Summer airfares have been sky high, but they’re finally returning to Earth

This has been an incredible summer for travel prices. Sure, there are some deals out there, especially on cruises between Alaska and Vancouver.

But for airfares, car rentals and hotel rooms, it feels like operators are making up for the ghost years of COVID-19 when nobody was traveling and rates were super-cheap. It’s hard to imagine that hotel rooms would cost $400 per night, that rental cars would be over $100 a day and that it would cost $1,500 to fly to the Lower 48. But that’s where we are right now.

My first line of defense when faced with these daunting prices is to use frequent flyer miles. But I got stung for 75,000 miles for a ticket to the West Coast next month. Still, it was easier to part with the miles than to shell out $700.

But what goes up must come down. That’s especially true for airline tickets. For many destinations, the magic day when fares start to drop is Aug. 22. One destination, Las Vegas, is available for $154 one-way right now. Today. There’s no advance purchase and the return tickets are the same price: $154 one-way. Fly on either Delta or United.

Remember: all fares are subject to change without notice and they change all the time. Airfares already have dropped from their midsummer highs. But the low prices are not available on all flights on any day.

Between Anchorage and Seattle, fares departing in late July are $208 one-way on Delta. But starting Aug. 22, the rates drop to $157 one-way on either Delta or Alaska — or $139 one-way from Fairbanks. Compare those prices with fares from Juneau and Sitka, which have averaged $100 one-way all summer long.

The lowest available fares are “Basic Economy” on Delta or “Saver” on Alaska Airlines. On Delta, travelers don’t get any SkyMiles points if they purchase Basic Economy tickets. After July 19, Alaska Air travelers will only accrue 30% of the actual miles flown toward their Mileage Plan accounts.


If you’re headed to Portland during July, prices are high: $328 one-way on Alaska Air or Delta. But after Aug. 22, prices drop by more than 50%: $157 one-way on Delta. Alaska Air charges a little more for a nonstop flight on that particular day: $218 one-way.

During the summer, both Alaska Air and United fly nonstop between Anchorage and San Francisco. Fares are high this month: $331 one-way on Alaska on July 21, or $377 nonstop with either United or Alaska. But you can cash in 15,000 Alaska Airlines miles on that date, July 21, for a ticket on the nonstop. Return on July 24 or 29 for 20,000 miles. That’s a good conversion rate on miles.

Later in August, prices come down on United’s nonstop Anchorage-San Francisco flights: $149 one-way on Aug. 22.

Between Anchorage and Los Angeles, Alaska Air charges $418 one-way to fly on July 22, or 35,000 miles, on the nonstop. Rates drop by more than 50% starting Aug. 21, when United offers tickets for $157 one-way, via Denver.

Alaska Air offers nonstop flights to Phoenix this summer. Later this month, on July 23, the airline is charging $418 one-way per person, or 40,000 miles. If you can wait until Aug. 22, you can fly on Delta for $187 one-way. Alaska Air charges a little more on that date: $273 one-way.

Between Anchorage and Denver, both Alaska Air and United offer nonstop service. United flies the nonstop year-round. Both airlines are charging $367 one-way for a ticket on July 21. And both airlines drop their fares to exactly the same level on Aug. 21: $197 one-way.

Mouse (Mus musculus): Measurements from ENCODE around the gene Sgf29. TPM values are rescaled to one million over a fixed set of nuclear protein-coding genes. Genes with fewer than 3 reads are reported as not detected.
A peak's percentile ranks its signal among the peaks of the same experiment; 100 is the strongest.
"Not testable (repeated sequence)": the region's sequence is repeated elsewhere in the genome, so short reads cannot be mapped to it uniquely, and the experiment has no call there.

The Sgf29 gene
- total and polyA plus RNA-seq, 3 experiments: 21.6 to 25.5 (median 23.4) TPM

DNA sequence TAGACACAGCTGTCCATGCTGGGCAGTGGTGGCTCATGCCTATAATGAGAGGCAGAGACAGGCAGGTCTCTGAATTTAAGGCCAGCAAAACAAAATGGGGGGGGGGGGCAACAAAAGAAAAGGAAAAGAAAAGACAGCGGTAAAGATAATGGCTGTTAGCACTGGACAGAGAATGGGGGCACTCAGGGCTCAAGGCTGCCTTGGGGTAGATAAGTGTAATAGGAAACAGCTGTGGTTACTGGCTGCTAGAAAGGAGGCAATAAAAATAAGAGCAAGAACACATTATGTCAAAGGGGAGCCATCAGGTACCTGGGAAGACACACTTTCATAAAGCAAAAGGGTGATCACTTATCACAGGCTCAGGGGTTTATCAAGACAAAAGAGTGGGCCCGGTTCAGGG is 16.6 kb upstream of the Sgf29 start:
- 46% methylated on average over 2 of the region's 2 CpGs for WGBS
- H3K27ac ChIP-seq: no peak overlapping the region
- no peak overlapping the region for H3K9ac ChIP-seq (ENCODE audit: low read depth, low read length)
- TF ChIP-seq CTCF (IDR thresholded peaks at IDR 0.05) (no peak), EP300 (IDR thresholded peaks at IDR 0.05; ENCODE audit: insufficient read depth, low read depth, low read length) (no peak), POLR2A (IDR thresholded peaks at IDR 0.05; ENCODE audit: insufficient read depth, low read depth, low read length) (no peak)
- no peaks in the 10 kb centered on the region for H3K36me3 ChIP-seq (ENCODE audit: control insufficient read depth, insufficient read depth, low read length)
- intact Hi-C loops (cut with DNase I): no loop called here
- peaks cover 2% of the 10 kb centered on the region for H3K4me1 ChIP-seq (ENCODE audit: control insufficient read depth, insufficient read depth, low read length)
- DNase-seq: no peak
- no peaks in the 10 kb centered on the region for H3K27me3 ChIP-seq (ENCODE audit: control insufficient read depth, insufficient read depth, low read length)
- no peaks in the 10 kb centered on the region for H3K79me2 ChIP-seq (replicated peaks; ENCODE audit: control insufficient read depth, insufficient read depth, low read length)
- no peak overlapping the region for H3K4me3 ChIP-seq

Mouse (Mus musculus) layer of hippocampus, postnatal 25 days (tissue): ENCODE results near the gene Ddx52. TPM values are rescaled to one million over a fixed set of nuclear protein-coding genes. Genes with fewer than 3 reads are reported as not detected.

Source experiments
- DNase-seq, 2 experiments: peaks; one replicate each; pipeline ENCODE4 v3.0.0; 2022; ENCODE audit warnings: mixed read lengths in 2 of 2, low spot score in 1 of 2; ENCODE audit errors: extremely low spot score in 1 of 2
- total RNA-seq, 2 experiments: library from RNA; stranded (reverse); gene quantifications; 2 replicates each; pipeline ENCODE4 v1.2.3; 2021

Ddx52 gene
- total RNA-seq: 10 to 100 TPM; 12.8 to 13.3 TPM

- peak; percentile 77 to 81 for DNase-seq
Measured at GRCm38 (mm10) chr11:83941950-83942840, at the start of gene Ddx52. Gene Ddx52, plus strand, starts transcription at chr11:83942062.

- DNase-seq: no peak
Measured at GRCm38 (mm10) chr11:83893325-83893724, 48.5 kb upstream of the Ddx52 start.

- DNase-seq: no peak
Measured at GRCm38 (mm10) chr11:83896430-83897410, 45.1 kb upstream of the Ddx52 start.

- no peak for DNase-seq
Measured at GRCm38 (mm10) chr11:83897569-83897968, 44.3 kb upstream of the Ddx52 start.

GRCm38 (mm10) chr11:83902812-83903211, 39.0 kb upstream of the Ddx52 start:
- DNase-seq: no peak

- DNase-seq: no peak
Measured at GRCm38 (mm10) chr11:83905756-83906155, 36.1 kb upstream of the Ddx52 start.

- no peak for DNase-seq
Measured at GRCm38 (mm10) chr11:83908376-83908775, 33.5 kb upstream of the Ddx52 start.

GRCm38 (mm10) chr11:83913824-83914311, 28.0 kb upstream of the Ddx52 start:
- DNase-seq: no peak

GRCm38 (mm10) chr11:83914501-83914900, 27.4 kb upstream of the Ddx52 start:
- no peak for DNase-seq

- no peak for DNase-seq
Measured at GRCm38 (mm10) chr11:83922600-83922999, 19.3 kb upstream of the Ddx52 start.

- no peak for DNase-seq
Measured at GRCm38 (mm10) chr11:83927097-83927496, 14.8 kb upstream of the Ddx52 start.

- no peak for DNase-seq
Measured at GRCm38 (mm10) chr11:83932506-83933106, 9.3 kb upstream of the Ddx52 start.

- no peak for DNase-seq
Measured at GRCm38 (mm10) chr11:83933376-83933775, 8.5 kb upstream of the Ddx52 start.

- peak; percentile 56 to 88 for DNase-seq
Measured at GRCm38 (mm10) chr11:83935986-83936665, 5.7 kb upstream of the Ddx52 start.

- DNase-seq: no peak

The best flight from Anchorage to Dallas is on one of American’s nonstops. The airline is flying twice each day. If you can leave on short notice, American is offering seats on July 18 for $330 one-way. But later in the month, the price shoots up to $879 one-way. And yes — that’s in coach.

On Aug. 21, United offers tickets to Dallas starting at $204 one-way. Although I love nonstop flights, especially when I can earn Alaska Air miles — American Air is a mileage partner — I would change planes to save several hundred dollars.

Flights between Anchorage and Chicago are expensive this summer. The fares would have been higher, but three airlines compete with nonstop flights: Alaska, American and United. On July 21, both United and Alaska charge $259 one-way for nonstop flights. United reduces the fare, starting Aug. 27, to $167 one-way.

Last-minute European travelers can get a deal on Condor, but just on select dates. If you pick the right dates, you can fly nonstop from Anchorage to Frankfurt for as little as $650 round-trip, Aug. 13-24. There are more dates available for $710 round-trip: July 27-Aug. 6, July 23-Aug. 3, Aug. 20-31 and Aug. 27-Sept. 7. If you hunt around on Condor’s website, you might find a few more dates, since the airline is trying hard to fill up the plane.

Condor is an Alaska Air mileage partner. But there’s no place on Condor’s site to put your mileage number. You have to tell the counter attendant when you’re checking in at the airport.

If you want to use your Alaska Air miles on Condor, I found economy, premium and business class seats available in July, August and September. Search for dates on Alaska’s website. Between Anchorage and Frankfurt, nonstop flights are available for 30,000 miles one-way in economy, 45,000 miles in premium economy and 55,000 miles in lie-flat business class.

It bears repeating that these fares are subject to change without notice — and they changed since I started scanning them last night. But they represent a good trend for travelers. Rates are returning to Earth after being in orbit for several months.

Scott McMurren

Scott McMurren is an Anchorage-based marketing consultant, serving clients in the transportation, hospitality, media and specialty destination sectors, among others. Contact him by email at Subscribe to his e-newsletter at For more information, visit